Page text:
Welcome to My Red Cape. Long ago in another time my husband Jack and I lived in a little old red house. It was the stuff of dreams to us for the few years that we were there. I live there still a number of hours every day in imagination, with old dolls and paintings and fabrics and feather trees. I draw inspiration and happiness from the memories of that space in time and share some of it here with friends who remember how to step with Alice through the looking glass and take delight in whimsies and antiquities.

For more than sixty years I have studied, collected, repaired, and bought and sold antique dolls. They have been back ground music in my life at every stage, sometimes louder, sometimes subdued, but always there with me. To see only the posts about dolls on this blog, click the banner on the right titled Dolls for My Red Cape. Keep clicking “Older Posts” to see more. Some of the posts featuring rug hooking are gathered under the banner For Cathy. From time to time items are offered for sale under the banner “O’Neill’s Antiques” which was our shop name for many years. ~Edyth O’Neill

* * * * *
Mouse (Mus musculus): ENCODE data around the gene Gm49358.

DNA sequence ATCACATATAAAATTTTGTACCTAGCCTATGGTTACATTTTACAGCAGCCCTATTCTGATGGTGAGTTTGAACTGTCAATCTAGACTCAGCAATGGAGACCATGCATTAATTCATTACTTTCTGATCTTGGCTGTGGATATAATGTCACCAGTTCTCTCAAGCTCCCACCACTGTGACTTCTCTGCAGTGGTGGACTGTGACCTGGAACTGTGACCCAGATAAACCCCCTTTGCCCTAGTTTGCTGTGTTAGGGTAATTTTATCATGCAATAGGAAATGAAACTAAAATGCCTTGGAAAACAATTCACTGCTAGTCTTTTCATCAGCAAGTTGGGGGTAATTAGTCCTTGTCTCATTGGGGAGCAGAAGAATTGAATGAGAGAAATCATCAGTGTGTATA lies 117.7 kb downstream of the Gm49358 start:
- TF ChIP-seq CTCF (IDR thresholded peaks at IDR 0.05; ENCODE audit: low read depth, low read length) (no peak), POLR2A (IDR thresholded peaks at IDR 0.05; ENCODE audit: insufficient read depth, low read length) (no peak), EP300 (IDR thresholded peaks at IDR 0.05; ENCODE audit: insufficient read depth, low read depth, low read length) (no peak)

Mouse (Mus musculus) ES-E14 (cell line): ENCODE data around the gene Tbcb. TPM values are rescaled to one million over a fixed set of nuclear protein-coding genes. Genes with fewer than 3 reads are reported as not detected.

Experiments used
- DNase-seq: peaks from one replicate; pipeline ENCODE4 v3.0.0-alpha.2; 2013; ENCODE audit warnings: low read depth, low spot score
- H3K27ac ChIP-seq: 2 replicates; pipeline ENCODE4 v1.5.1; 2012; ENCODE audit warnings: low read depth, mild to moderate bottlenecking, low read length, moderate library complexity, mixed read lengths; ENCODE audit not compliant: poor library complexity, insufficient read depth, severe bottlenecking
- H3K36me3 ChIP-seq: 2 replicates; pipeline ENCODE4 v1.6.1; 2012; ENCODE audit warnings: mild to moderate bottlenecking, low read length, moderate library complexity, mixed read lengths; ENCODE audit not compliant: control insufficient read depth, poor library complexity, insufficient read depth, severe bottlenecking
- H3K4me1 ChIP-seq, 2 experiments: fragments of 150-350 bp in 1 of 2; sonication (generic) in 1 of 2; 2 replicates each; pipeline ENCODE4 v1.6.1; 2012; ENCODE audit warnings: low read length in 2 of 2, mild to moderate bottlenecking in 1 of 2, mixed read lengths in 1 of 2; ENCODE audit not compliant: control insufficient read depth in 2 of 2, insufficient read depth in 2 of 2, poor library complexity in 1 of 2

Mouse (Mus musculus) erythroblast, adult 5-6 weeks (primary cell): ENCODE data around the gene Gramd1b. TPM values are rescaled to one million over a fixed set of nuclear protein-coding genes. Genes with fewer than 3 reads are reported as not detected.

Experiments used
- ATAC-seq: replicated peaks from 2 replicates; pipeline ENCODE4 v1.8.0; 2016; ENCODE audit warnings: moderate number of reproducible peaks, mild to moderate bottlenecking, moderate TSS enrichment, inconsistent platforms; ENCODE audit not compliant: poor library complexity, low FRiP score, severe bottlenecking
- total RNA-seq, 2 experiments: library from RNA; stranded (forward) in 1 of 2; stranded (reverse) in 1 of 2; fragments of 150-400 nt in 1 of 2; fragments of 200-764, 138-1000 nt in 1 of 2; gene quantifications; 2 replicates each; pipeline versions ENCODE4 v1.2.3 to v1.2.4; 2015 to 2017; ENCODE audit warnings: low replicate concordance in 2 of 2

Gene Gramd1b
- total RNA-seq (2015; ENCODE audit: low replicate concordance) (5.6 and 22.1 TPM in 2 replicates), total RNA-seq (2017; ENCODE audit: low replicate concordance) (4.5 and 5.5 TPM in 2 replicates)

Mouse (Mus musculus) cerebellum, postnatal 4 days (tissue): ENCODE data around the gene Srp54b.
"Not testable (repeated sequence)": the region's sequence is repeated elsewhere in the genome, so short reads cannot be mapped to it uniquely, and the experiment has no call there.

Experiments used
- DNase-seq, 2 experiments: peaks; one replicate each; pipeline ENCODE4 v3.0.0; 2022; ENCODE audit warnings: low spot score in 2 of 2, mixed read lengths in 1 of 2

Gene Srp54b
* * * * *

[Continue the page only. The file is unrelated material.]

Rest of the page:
Sunday, March 1, 2015

Be Careful Cleaning China Dolls


Here is a rather unusual variant of the covered wagon hair style.  She is planning her dress that I will make for her.  She was bought several years ago when China Head dolls were much higher and was expensive even with a badly reglued broken shoulder.  I like her chubby body. She needed new arms which I have added. 
The glue work was nicely done but in scrubbing too hard to remove excess glue, the person doing that also removed forever the precious pink tint of this nice early china doll. I am showing her here to illustrate a point and hopefully save other dolls from being harmed this way.

 Most of the old china doll heads that I have examined were painted over the glaze. First firing results in bisque, then the clear glaze is applied and fired, then the doll is finished with china paint and fired a final time at a lower temp.  Think about all of the pure white, glazed china heads dug up in Germany from the discard or shard piles beside the great porcelain factories of the nineteenth century.  Those are some that never made it to the final step.
The china paint applied over the glaze shows scratches and wear from use or abuse. The pink tint on some of the old ones. can be damaged by scraping or scrubbing.  This is true of bisque heads also. We have all seen bisque dolls with some of the pink tint worn off the noses.  So we need to treat the finish on these dolls carefully.  e

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